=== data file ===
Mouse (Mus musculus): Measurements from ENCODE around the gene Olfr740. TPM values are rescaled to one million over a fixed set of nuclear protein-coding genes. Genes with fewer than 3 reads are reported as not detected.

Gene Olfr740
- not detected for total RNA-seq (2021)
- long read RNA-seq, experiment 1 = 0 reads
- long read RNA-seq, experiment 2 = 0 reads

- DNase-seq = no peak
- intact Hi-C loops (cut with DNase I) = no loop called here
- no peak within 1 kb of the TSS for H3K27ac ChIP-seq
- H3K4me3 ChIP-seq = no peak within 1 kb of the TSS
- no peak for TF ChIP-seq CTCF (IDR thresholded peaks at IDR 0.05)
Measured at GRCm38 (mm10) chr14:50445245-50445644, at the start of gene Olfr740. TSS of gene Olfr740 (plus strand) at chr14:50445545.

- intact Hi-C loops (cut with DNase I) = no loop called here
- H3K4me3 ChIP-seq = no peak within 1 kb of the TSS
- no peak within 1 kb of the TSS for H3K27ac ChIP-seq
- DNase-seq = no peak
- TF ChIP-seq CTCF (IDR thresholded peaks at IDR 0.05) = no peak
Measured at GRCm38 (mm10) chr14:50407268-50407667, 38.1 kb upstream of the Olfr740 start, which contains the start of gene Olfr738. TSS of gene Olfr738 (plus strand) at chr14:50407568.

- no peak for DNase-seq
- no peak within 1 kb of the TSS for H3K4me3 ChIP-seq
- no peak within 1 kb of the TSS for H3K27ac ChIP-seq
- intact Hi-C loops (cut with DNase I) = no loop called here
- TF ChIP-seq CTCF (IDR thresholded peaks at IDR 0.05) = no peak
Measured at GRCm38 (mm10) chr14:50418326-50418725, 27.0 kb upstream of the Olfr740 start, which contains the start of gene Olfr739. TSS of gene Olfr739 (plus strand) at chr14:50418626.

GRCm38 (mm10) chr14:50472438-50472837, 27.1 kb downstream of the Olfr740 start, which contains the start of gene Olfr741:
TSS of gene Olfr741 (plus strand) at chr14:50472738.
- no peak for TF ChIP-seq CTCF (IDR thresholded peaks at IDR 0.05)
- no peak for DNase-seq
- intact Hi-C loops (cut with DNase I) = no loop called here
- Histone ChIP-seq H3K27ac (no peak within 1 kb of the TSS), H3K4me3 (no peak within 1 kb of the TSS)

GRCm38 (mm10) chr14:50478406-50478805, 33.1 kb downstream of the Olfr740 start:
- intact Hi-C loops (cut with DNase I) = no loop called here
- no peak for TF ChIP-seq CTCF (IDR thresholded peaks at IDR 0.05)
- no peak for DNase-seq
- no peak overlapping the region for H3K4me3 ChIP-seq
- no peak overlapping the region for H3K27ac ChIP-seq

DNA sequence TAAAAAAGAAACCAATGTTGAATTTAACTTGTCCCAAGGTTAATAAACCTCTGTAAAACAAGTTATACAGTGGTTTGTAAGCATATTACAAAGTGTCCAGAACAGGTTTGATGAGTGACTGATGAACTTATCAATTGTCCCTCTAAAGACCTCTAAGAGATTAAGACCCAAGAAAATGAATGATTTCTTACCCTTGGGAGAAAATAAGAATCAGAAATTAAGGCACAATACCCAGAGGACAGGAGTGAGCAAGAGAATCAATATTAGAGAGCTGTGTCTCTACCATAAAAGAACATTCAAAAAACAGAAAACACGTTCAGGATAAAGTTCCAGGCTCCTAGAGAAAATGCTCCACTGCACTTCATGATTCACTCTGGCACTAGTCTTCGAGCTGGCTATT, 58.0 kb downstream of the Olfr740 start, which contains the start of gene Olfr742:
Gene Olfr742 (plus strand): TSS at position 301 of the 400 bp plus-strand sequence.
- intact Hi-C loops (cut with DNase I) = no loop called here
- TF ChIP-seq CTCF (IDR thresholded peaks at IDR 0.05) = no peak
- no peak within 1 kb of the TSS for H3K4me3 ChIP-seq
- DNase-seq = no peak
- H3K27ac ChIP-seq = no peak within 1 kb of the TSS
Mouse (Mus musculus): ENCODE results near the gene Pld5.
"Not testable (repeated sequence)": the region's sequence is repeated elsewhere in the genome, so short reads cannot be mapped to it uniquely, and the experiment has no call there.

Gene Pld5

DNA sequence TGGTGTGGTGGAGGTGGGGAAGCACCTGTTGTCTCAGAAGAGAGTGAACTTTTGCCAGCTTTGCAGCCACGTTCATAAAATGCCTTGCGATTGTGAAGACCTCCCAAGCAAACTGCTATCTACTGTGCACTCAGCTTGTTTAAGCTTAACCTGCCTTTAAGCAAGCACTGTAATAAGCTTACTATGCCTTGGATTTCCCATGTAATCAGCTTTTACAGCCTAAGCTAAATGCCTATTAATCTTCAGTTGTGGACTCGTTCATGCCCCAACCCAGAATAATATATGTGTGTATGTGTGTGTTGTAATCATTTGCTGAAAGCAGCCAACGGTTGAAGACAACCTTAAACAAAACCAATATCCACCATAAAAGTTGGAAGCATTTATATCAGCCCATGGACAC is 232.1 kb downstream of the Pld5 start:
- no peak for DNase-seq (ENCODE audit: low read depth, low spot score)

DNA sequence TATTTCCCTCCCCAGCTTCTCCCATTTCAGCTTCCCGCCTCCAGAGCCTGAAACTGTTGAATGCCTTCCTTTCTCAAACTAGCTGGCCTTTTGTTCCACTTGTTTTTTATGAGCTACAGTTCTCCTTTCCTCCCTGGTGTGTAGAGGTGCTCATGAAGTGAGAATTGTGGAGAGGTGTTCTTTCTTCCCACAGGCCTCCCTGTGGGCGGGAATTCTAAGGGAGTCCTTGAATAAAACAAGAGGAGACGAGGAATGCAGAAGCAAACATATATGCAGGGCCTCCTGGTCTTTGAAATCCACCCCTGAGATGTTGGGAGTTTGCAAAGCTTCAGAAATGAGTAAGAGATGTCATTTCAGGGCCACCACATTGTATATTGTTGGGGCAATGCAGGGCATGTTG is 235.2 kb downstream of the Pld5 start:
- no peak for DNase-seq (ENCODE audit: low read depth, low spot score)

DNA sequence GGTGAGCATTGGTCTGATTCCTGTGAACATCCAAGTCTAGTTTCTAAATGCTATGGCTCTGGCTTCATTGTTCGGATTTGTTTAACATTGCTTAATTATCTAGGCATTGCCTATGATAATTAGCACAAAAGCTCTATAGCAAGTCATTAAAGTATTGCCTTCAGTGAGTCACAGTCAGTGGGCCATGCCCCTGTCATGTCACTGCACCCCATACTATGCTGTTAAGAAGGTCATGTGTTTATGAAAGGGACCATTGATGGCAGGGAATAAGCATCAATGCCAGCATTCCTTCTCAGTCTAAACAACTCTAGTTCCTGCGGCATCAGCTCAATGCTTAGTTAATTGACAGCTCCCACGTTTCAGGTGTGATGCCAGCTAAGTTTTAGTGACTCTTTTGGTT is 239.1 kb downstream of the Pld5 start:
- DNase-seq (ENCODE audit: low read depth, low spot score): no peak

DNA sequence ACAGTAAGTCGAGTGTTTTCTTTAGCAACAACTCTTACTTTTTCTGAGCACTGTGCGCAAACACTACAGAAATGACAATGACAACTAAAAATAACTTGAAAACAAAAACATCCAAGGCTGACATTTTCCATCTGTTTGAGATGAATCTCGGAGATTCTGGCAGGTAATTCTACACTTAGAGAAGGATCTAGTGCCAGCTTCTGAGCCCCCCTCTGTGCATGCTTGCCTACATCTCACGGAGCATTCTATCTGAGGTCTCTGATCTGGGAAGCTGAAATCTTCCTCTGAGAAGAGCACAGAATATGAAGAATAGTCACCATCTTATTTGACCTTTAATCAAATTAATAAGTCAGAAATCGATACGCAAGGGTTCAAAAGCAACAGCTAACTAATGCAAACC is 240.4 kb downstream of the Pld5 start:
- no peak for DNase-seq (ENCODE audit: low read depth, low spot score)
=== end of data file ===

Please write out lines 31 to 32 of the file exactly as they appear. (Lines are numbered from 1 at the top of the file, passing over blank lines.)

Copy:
- intact Hi-C loops (cut with DNase I) = no loop called here
- no peak for TF ChIP-seq CTCF (IDR thresholded peaks at IDR 0.05)